Brining a turkey before roasting it is one way to get a tender, moist and flavorful bird. Here are some steps for successful brining.
What is Brining?
Brining turkeys is a technique where the turkey (or other meat) is soaked in a saltwater mixture in order to tenderize, moisturize, and flavor the meat. It’s method that comes in and out of style and there are debates about the pros and cons of brining. Some cooks claim that it’s the only way to get a moist and juicy bird; other claim that it doesn’t make a difference and you can get a juicy bird without brining.
Steps for Brining
Prepare the brining mixture according to your recipe directions.
Use two turkey-size oven bags, one placed inside the other, or buy a food-grade resealable brining bag in order to prevent leaks. (You can buy these bags at places such as Williams-Sonoma, Bed, Bath, and Beyond, or other types of cooking stores.) Fold down the sides of the bag for a contamination-free seal, then place the turkey in the bag, breast side up.
Transfer the bag to a large cooler filled halfway with ice, snuggling the bag down into the ice. Spread open the top of the folded bag, then pour the brine over the turkey.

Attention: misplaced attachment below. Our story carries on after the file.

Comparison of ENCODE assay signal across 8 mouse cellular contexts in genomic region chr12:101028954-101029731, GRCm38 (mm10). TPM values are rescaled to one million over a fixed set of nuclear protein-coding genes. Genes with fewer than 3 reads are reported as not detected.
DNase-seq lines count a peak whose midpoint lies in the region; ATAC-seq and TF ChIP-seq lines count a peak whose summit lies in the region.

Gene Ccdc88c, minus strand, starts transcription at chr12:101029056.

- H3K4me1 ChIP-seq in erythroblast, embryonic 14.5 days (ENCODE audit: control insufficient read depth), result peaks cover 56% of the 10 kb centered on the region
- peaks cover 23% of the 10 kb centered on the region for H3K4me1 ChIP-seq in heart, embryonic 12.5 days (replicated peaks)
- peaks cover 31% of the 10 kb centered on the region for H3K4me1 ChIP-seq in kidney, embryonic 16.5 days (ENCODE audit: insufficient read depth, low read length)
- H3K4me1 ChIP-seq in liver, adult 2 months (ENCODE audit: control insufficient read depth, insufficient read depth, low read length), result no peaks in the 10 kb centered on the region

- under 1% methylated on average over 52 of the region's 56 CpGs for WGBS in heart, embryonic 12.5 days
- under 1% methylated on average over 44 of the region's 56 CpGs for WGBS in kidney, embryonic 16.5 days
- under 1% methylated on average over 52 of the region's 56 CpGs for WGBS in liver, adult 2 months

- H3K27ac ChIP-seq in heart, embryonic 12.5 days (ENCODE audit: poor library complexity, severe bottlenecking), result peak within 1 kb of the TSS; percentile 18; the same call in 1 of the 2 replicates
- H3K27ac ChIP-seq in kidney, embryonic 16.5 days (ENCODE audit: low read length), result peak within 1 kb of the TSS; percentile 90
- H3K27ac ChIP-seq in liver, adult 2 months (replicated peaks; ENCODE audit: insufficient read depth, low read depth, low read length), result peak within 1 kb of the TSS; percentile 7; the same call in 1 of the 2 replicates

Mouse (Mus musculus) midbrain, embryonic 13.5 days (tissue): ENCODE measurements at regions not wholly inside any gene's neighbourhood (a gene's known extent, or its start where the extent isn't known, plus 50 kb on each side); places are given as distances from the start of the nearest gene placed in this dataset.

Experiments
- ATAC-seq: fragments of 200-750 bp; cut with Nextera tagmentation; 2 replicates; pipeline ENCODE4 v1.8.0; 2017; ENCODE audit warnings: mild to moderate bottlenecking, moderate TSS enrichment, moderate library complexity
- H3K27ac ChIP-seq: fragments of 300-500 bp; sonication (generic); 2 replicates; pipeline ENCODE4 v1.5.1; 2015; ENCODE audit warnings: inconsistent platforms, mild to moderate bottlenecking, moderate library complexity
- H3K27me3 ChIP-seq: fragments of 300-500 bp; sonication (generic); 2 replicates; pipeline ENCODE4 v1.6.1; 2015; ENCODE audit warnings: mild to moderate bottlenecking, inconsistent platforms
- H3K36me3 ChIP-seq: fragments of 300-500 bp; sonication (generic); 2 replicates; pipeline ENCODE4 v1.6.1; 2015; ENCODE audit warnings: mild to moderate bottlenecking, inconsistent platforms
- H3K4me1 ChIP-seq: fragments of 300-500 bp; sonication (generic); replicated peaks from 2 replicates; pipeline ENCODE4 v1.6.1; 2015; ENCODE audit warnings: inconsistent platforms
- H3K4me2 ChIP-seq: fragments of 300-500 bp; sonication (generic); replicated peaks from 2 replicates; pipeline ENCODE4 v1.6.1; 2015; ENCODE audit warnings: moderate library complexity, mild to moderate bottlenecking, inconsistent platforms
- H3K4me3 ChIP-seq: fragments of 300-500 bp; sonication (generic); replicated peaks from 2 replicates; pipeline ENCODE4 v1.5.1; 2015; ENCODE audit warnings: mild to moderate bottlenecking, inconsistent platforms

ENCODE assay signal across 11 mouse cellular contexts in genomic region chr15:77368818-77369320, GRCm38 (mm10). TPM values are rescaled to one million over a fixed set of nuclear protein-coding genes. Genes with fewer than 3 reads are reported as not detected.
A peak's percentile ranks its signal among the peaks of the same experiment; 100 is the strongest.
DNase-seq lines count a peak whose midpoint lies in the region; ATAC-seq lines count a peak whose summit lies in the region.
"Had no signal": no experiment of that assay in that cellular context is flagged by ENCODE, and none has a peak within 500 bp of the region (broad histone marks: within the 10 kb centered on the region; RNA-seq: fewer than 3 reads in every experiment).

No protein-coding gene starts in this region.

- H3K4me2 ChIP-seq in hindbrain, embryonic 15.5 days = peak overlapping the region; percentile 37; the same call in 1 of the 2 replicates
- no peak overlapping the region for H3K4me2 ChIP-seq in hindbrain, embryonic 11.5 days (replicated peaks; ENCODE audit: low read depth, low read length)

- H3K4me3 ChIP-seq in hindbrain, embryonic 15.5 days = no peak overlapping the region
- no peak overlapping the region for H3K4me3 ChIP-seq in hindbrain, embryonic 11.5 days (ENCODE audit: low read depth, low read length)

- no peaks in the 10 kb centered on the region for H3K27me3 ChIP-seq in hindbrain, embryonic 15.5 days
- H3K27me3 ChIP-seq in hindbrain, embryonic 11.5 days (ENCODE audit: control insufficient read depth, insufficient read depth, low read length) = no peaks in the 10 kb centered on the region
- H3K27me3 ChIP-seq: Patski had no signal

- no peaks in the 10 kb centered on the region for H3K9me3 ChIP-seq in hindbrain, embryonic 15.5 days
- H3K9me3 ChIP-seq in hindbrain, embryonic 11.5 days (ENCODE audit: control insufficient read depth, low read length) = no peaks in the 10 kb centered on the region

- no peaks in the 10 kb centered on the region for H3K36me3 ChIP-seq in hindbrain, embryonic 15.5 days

Fold up the sides, press out any excess air, the seal the bag. Fold over the top of the bag and completely cover bag with ice. You can brine a turkey in a large bucket, stockpot, or other large container, but it needs to stay in the refrigerator. Since most people don’t have that kind of room in the refrigerator, we recommend using a cooler. Also, you can just pour the cooled brine mixture over the turkey, seal the bags, and place the bags directly in the refrigerator instead of covering the bird in ice.
Check the temperature of the ice with a thermometer to make sure it registers 40 degrees or lower at all times so that bacteria can’t grown. Keep the cooler shut, and refill with ice as necessary.
Soak the turkey in the brining mixture 12-24 hours.
Remove the turkey from the brining mixture and discard the brining mixture.
Cook the turkey according to your recipe directions.
Pay attention to the balance of salt in the brining mixture because too little salt won’t do any good and too much salt will make the turkey taste too salty.
Kosher salt works well for the brine because it dissolves more easily than table salt.
Use a fresh turkey instead of a frozen for brining because many of the frozen turkeys have already been injected with salty solutions.
For more recipes, see our collection of Turkey Recipes.